From amid this toxic brew we now reap the effects of fear that was sown. In the UK we have Brexit to contend with, a vote for UK independence driven on the back of exaggerated and often false narratives around immigration. The main party gunning for Brexit, UKIP, used provocative campaign posters to play on British fear of the ‘other’. The posters, ostensibly anti-immigration from the EU, showed large groups of men of Middle Eastern appearance, not white as might be expected from EU countries such as Poland or Bulgaria. The message was loud and clear. Refugees, and hence Muslims, were really the ones to be feared.
Across the Atlantic, the US is experiencing its own backlash. Donald Trump, a man who began the presidential race widely perceived as a bad joke, has gathered steam and emerged as the competing candidate for the White House. Again, he stokes people’s fears of the ‘other’, mainly of Muslims, but also of Mexican immigrants and black people. This has led to an increase in harmful incidents on the ground, affecting ordinary people, such as Muslims being forced off flights for speaking Arabic, kids beaten up at school for being Muslim, and an assortment of other discriminations within an already deeply racist society.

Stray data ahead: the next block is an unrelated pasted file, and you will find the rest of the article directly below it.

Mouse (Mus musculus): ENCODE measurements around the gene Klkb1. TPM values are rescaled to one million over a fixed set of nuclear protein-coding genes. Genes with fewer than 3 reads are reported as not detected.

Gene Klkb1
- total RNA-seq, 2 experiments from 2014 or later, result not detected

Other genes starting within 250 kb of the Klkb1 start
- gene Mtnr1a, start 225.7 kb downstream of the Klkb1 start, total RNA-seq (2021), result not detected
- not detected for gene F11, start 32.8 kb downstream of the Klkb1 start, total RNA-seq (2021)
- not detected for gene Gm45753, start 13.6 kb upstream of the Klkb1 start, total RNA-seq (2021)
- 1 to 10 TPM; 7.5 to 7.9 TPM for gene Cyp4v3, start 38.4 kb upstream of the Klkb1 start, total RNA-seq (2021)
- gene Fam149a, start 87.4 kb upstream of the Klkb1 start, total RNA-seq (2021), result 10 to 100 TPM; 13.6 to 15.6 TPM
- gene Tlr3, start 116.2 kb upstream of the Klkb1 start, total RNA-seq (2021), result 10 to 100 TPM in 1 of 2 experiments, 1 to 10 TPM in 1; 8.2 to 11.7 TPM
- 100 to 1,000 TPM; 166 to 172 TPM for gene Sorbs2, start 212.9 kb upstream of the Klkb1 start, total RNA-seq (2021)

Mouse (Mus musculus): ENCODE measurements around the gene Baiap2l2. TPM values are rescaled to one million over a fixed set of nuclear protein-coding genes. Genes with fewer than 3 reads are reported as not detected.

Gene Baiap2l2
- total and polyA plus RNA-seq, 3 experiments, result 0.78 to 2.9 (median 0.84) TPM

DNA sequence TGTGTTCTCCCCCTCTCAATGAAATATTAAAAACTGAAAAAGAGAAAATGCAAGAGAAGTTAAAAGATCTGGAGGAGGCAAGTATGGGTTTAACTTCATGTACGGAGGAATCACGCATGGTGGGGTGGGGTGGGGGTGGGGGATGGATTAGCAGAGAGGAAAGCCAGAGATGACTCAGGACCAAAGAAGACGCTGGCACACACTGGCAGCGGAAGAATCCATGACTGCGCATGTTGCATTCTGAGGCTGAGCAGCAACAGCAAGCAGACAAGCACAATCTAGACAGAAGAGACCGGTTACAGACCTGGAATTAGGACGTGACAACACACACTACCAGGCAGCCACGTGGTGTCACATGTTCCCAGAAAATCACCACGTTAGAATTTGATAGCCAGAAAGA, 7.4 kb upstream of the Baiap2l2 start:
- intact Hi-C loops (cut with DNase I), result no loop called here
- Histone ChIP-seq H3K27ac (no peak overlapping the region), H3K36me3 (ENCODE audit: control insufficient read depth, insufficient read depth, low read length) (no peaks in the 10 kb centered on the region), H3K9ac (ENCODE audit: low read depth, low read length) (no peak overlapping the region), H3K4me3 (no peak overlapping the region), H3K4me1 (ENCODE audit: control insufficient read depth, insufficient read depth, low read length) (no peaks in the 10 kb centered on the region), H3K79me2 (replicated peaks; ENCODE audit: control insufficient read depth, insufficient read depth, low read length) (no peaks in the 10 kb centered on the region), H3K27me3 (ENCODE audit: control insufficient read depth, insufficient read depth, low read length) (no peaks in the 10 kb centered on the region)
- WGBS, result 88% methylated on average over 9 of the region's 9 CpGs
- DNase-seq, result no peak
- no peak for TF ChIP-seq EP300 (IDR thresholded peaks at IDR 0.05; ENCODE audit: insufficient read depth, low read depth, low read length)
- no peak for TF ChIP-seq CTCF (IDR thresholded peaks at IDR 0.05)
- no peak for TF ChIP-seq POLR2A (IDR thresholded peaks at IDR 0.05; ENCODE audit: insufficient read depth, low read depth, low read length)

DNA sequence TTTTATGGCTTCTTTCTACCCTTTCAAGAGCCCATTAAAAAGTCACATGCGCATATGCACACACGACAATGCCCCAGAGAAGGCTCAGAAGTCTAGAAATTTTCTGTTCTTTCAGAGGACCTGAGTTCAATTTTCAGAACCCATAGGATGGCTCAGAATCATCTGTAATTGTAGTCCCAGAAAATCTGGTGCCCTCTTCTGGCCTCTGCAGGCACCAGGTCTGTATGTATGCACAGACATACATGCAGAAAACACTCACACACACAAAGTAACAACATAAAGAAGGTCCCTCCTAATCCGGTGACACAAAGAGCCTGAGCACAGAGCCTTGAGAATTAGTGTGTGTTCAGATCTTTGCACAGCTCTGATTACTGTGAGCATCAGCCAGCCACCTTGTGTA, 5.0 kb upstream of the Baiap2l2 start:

Islamophobia has become entrenched. It won’t go away any time soon. And the people affected by it will respond in various ways. Many will be circumspect and simply carry on with their normal integrated lives. But others will soon grow to resent the constant battering from media and society alike. Some of the affected individuals will want to fight back. Combined with a morass of different factors, from social constraints and lack of opportunity to identity crises and toxic masculinity (the exploration of which are beyond the scope of this post), a few outliers may head down an altogether more dangerous path.